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Rib to spar attachment.

 
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simmor2



Joined: 29 Jun 2015
Posts: 24
Location: Murfreesboro, TN

PostPosted: Tue Jan 02, 2018 6:56 am    Post subject: Rib to spar attachment. Reply with quote

In reviewing drawing 5 for steel materials needed, it shows 2 nails at top and bottom securing to the spar.

Is this what you guys do/did?

This is just enough to hold general position.

- Rich


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PostPosted: Tue Jan 02, 2018 7:10 am    Post subject: Rib to spar attachment. Reply with quote

Most don’t do it this way. Many don’t secure at all. I tacked through the vertical brace into the side of the spar

Jack Textor

Sent from my iPad

Quote:
On Jan 2, 2018, at 8:55 AM, Comcast <4rcsimmons(at)comcast.net> wrote:

In reviewing drawing 5 for steel materials needed, it shows 2 nails at top and bottom securing to the spar.

Is this what you guys do/did?

This is just enough to hold general position.

<image1.jpeg>



- Rich


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pietflyer



Joined: 19 Jun 2017
Posts: 28

PostPosted: Tue Jan 02, 2018 7:12 am    Post subject: Rib to spar attachment. Reply with quote

That's all you will need, and I wouldn't do it until you have your wing
trammeled and the drag and anti drag wires tight. You might need to move a
rib or two to clear the bracing wires on the rib diagonals. Once the fabric
is in place and the rib lacing is done, the ribs are very secure.

Jack Phillips
Pietenpol NX899JP "Icarus Plummet", flying for 13 years
RV-10 N142KW, under construction, hopefully flying this year
--


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glen



Joined: 17 Sep 2013
Posts: 166
Location: Oregon Coast

PostPosted: Tue Jan 02, 2018 7:18 am    Post subject: Rib to spar attachment. Reply with quote

All the nails do is maintain position while glue cures
Quote:
On Jan 2, 2018, at 6:55 AM, Comcast <4rcsimmons(at)comcast.net> wrote:

In reviewing drawing 5 for steel materials needed, it shows 2 nails at top and bottom securing to the spar.

Is this what you guys do/did?

This is just enough to hold general position.

<image1.jpeg>



- Rich


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PostPosted: Tue Jan 02, 2018 7:20 am    Post subject: Rib to spar attachment. Reply with quote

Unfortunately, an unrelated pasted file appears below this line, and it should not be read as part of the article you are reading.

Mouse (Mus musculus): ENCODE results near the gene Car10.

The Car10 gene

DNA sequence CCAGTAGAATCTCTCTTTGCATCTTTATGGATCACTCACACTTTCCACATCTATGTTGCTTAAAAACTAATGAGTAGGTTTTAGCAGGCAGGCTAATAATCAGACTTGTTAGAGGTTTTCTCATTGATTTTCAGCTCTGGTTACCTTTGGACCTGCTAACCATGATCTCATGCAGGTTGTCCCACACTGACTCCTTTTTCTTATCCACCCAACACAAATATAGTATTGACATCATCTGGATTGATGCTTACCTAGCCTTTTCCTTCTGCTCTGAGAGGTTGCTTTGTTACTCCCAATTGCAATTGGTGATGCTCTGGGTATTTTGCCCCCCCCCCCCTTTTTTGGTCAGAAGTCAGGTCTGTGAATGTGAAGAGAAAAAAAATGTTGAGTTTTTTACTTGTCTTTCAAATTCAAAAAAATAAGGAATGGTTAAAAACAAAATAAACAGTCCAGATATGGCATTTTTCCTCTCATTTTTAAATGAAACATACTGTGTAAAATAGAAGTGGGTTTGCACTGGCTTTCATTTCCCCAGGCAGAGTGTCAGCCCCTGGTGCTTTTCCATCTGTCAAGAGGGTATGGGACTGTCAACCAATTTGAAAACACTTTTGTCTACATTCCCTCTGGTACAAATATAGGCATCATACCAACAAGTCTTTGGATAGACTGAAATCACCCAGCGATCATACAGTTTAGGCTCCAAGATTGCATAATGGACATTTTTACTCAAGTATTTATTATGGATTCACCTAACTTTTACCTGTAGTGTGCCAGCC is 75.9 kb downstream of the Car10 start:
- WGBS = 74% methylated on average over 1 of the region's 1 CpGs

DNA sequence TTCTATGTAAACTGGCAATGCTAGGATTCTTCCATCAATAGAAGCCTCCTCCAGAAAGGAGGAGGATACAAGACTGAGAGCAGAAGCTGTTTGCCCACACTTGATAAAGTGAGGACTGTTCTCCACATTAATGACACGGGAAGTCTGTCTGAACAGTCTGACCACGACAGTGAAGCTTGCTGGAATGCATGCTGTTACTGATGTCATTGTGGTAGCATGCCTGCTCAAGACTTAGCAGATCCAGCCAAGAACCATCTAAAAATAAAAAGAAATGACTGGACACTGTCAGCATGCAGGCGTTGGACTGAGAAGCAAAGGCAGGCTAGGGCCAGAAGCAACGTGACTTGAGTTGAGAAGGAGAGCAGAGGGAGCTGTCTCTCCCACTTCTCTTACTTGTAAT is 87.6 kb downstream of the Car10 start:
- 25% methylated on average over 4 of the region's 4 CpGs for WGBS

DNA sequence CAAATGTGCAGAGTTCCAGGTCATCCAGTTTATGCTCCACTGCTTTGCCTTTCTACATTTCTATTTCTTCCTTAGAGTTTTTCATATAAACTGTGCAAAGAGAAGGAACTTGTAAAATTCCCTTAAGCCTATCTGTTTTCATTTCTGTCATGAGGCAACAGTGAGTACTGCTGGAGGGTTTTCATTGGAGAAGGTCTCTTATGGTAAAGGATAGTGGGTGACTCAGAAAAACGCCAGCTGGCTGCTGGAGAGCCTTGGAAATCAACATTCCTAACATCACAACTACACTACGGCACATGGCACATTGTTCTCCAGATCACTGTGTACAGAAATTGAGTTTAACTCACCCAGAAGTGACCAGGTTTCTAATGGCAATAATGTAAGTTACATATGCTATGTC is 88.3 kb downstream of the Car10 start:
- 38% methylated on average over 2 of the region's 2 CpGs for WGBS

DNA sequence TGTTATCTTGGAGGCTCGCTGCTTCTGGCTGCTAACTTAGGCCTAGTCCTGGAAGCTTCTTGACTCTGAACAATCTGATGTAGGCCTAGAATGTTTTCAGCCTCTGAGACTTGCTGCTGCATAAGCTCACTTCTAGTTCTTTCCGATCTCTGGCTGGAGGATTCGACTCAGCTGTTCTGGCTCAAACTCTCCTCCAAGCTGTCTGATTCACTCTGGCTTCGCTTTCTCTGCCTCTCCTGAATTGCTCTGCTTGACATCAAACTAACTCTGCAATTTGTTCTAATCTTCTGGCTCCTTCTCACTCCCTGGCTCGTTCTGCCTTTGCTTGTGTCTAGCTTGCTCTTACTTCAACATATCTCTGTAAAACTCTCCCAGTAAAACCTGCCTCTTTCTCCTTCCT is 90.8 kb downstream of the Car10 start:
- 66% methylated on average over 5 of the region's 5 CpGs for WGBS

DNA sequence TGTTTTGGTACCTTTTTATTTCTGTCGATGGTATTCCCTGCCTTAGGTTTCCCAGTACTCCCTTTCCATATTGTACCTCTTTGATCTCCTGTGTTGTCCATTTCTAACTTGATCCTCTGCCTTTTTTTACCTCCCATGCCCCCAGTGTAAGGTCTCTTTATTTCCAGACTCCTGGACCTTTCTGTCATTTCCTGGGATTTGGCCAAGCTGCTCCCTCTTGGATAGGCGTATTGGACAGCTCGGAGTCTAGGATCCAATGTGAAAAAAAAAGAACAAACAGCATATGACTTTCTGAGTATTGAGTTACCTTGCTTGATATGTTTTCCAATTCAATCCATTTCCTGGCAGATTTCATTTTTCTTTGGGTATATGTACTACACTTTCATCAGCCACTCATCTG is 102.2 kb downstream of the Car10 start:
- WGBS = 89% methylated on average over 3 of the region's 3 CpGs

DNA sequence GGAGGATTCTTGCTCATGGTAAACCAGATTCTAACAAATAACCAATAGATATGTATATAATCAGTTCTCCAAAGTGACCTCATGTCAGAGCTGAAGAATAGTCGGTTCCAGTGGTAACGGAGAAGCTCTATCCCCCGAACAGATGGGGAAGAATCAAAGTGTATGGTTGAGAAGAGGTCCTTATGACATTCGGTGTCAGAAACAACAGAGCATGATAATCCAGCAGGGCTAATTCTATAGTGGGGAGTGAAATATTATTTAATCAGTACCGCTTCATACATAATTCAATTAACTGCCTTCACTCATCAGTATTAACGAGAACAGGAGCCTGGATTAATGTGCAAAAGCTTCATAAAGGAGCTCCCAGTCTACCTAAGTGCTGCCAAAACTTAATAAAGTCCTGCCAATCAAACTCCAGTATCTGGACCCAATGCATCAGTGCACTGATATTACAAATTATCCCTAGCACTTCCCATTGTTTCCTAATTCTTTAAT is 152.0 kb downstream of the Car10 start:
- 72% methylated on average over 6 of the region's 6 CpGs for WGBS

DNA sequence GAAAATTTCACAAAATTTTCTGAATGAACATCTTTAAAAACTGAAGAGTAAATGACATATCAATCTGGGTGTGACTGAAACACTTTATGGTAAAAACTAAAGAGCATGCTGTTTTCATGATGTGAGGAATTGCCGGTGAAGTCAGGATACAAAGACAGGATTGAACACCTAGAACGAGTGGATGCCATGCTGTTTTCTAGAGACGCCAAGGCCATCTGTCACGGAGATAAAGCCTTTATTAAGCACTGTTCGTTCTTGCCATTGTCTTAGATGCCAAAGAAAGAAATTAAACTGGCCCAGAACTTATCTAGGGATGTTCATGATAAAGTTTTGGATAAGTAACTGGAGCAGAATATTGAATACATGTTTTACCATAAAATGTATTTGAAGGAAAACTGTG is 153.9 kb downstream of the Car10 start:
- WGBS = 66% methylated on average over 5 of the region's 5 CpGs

Good point JP, I had to move or modify a couple of ribs to clear the cables...

Jack Textor

Sent from my iPad

[quote] On Jan 2, 2018, at 9:12 AM, Jack Philips <jack(at)bedfordlandings.com> wrote:



That's all you will need, and I wouldn't do it until you have your wing
trammeled and the drag and anti drag wires tight. You might need to move a
rib or two to clear the bracing wires on the rib diagonals. Once the fabric
is in place and the rib lacing is done, the ribs are very secure.

Jack Phillips
Pietenpol NX899JP "Icarus Plummet", flying for 13 years
RV-10 N142KW, under construction, hopefully flying this year


--


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pietflyer



Joined: 19 Jun 2017
Posts: 28

PostPosted: Tue Jan 02, 2018 7:22 am    Post subject: Rib to spar attachment. Reply with quote

Glue is not necessary, and might be detrimental if you ever need to replace
a rib. I did not glue my ribs in place.

Jack Phillips
NX899JP "Icarus Plummet"
Smith Mountain Lake, Virginia

--


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John Black



Joined: 23 May 2016
Posts: 10

PostPosted: Tue Jan 02, 2018 8:12 am    Post subject: Rib to spar attachment. Reply with quote

I would appreciate any comments on my plan for assembling the ribs and spars.
I am using Aluminum Spars from Carlson Aircraft. My plan is to make a filler for the side of the spar facing the rib…. a 1/2” wide (maybe 1” wide) x 3/8” thick piece of spruce to fill the ~4.25” space between the bottom & top rails… relieved for the top channel and bulbs on the spar. (See picture) To assemble I would slide the filler into place. I want to make sure the rib stays square to the spar. I want to experiment to determine whether to epoxy the rib to the filler. If the rib stays square when epoxied to the filler and the rib/filler can be slid along the spar in case it needs to move for diagonal wires… then I’d use a single screw/nut in the center of the spar to hold the rib in location. If this approach had problems, then use no epoxy between rib and filler and use 2 #8 screws with nuts to hold the filler and rib to the spar... drilling 2 holes for screws 1.5” apart (1.5” from the top & bottom of spar).

I have some small concern about drilling the spar, but the center of the web is doing little work so I think that would be acceptable.

Since I’ve never done this before, any help is appreciated.

Thanks,

John
La Conner, WA
[img]cid:3E5455E5-03FB-497E-8BF1-1F9DD28BE7A1(at)wavecable.com[/img]On Jan 2, 2018, at 7:22 AM, Jack Philips <jack(at)bedfordlandings.com (jack(at)bedfordlandings.com)> wrote:
--> Pietenpol-List message posted by: "Jack Philips" <jack(at)bedfordlandings.com (jack(at)bedfordlandings.com)>Glue is not necessary, and might be detrimental if you ever need to replacea rib. I did not glue my ribs in place. Jack PhillipsNX899JP "Icarus Plummet"Smith Mountain Lake, Virginia--


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PostPosted: Tue Jan 02, 2018 9:02 am    Post subject: Rib to spar attachment. Reply with quote

Uncharted territory there John. Was your reason for aluminum weight savings? Do you know how it’s strength compare to plans spar? Using it will mean changes in many areas for things attached to the spar.

Jack Textor
Sent from my iPad

On Jan 2, 2018, at 10:11 AM, John C Black <john(at)jcblack.com (john(at)jcblack.com)> wrote:
[quote]I would appreciate any comments on my plan for assembling the ribs and spars.